Film critic Roger Ebert dies after battle with cancer

‘He had an extraordinary impact on his profession and the world around him’

Charles Rex Arbogast/AP

Film critic Roger Ebert, 70, passed away Thursday in Chicago after battling cancer since 2002.

Ebert reviewed movies for the Chicago Sun-Times for 46 years. In his obituary, the paper wrote that he was “without question the nation’s most prominent and influential film critic.”

He was also a beloved fixture on television for 31 years: In 1975 Coming Soon to a Theater Near You with Chicago Tribune movie critic Gene Siskel launched on WTTW-Channel 11.  Three years later the show moved to PBS and was retitled Sneak Previews. “The duo was on their way to becoming a fixture in American culture,” said the Sun-Times.

The paper noted that Ebert was considered a workhorse, sometime reviewing as many as 285 movies a year. He was also the author of 17 books, including three on The Great Movies, and two on films he hated, not to mention quite tech-savvy: his website has millions of fans and over 840,000 people follow him on Twitter.

In 2002, Ebert was diagnosed with thyroid cancer. In 2006 his lower jaw was removed during treatments, which left him unable to talk or eat.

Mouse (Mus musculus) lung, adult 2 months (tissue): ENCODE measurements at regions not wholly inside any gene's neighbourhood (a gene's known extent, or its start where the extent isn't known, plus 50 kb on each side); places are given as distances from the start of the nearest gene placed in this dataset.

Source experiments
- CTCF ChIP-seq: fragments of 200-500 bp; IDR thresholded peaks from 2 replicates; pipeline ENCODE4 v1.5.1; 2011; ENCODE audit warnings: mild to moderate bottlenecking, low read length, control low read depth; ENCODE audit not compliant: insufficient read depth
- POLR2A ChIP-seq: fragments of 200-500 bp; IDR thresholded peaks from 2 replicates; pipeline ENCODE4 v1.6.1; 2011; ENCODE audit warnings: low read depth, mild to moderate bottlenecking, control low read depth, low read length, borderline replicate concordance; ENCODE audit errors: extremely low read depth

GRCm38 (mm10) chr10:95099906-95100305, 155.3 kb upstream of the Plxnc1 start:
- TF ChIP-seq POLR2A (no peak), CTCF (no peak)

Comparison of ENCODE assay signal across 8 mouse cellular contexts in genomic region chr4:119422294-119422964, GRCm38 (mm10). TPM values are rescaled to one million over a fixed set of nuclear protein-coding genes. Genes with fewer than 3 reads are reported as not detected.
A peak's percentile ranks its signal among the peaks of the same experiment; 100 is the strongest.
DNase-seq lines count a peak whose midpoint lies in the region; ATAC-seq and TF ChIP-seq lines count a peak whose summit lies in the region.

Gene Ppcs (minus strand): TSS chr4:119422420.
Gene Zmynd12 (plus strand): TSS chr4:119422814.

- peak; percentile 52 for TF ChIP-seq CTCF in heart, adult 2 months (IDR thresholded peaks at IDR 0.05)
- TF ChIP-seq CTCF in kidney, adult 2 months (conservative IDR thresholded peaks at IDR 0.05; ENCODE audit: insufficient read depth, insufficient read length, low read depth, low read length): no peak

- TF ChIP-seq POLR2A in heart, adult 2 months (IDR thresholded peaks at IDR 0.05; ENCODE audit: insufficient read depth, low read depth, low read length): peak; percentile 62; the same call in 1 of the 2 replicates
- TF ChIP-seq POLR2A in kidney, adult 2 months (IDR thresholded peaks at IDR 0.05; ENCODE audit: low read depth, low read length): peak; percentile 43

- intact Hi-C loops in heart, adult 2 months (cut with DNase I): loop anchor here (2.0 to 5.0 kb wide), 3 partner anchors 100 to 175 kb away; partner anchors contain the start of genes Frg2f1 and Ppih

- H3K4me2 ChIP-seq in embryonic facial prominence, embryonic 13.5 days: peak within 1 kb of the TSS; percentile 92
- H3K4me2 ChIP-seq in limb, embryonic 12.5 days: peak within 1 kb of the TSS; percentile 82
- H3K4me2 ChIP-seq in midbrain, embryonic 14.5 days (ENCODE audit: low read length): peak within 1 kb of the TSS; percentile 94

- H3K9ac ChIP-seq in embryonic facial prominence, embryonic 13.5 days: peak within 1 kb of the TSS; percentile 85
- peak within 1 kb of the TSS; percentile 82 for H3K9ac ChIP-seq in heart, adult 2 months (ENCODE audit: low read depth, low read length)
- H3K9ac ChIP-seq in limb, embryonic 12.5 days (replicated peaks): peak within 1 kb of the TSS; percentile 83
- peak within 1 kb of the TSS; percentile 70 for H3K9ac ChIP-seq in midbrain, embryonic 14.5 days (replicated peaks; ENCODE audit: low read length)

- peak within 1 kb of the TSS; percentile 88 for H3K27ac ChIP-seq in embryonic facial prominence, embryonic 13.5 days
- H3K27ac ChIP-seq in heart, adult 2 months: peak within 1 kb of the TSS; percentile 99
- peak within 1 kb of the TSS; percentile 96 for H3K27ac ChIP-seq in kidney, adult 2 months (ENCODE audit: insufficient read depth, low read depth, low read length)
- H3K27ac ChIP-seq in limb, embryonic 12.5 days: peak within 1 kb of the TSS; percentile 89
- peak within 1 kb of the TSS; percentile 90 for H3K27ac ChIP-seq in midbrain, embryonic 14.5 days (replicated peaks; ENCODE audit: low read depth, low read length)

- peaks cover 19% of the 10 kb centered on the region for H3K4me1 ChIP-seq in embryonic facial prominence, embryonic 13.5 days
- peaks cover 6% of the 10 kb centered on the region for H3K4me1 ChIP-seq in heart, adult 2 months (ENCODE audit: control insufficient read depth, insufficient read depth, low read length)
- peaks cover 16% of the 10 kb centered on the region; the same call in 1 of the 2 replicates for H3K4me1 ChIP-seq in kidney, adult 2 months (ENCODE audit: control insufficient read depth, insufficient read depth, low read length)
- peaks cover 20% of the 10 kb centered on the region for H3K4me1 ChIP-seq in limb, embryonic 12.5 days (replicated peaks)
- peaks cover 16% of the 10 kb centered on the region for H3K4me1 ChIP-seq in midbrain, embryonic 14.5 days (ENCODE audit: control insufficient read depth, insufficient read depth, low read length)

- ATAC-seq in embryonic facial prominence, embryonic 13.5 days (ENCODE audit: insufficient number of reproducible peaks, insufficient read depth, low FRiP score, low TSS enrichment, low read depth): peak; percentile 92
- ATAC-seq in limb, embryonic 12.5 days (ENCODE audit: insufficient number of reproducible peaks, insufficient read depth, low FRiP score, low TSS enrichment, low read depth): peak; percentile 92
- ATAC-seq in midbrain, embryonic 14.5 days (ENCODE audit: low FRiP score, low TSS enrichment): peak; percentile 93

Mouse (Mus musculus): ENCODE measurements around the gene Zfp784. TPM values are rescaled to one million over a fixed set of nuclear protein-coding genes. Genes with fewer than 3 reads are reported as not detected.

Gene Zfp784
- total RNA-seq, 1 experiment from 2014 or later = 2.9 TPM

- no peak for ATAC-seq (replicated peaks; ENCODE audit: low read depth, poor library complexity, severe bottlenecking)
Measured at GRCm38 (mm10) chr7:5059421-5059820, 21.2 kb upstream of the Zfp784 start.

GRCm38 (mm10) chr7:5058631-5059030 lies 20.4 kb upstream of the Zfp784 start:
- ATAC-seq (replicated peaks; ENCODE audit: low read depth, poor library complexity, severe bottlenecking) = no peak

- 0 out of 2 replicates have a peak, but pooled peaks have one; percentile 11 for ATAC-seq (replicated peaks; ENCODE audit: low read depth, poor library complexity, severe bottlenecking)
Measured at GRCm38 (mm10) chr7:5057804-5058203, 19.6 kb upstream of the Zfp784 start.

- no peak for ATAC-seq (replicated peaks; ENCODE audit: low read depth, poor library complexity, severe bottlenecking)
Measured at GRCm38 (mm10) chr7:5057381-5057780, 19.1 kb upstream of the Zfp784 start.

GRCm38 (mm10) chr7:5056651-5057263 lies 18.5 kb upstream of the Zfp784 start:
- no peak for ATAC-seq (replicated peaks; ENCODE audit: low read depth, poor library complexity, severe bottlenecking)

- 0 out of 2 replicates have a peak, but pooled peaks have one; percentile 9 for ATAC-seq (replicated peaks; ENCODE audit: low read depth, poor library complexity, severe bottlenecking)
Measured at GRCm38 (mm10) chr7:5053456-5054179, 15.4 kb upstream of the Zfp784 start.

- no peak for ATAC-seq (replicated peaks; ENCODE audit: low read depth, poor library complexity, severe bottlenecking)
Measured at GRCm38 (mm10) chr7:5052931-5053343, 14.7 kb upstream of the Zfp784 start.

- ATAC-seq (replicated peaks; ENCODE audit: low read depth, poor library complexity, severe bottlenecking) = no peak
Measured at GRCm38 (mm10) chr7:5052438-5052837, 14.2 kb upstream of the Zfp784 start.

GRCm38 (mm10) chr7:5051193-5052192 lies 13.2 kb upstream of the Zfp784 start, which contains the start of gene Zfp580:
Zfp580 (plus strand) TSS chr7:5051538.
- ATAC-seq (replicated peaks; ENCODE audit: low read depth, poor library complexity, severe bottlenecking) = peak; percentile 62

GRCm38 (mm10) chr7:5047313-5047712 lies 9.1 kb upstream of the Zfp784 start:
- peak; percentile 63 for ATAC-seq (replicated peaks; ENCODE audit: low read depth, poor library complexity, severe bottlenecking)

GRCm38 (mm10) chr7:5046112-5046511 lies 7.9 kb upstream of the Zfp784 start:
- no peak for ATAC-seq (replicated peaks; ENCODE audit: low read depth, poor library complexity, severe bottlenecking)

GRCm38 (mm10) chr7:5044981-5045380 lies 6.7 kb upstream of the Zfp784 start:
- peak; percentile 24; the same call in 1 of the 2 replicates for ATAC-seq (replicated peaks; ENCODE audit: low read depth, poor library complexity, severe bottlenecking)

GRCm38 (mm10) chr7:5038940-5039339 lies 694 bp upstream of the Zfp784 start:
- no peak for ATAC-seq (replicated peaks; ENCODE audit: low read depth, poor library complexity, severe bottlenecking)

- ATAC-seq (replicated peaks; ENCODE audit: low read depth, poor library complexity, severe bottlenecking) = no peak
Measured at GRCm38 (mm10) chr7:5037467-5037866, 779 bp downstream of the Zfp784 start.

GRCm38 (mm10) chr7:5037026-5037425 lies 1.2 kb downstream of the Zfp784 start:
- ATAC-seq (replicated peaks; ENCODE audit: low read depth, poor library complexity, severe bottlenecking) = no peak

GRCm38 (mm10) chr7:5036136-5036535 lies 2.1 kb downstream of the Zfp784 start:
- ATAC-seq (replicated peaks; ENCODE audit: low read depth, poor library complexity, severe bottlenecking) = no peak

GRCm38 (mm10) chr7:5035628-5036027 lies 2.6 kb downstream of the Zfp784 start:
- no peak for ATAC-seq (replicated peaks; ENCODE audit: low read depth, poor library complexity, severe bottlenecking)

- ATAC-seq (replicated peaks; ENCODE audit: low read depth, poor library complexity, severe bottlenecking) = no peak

On Tuesday, he wrote on his blog that he was receiving radiation treatment and that, in addition to writing about movies, he might also write about health: “I may write about what it’s like to cope with health challenges and the limitations they can force upon you. It really stinks that the cancer has returned and that I have spent too many days in the hospital. So on bad days I may write about the vulnerability that accompanies illness. On good days, I may wax ecstatic about a movie so good it transports me beyond illness.”

“He was a renaissance man whose genius was based on film but by no means limited to it,” wrote the Sun-Times, “and who had extraordinary impact on his profession and the world around him.”

He is survived by his wife, a step-daughter and two step-grandchildren.

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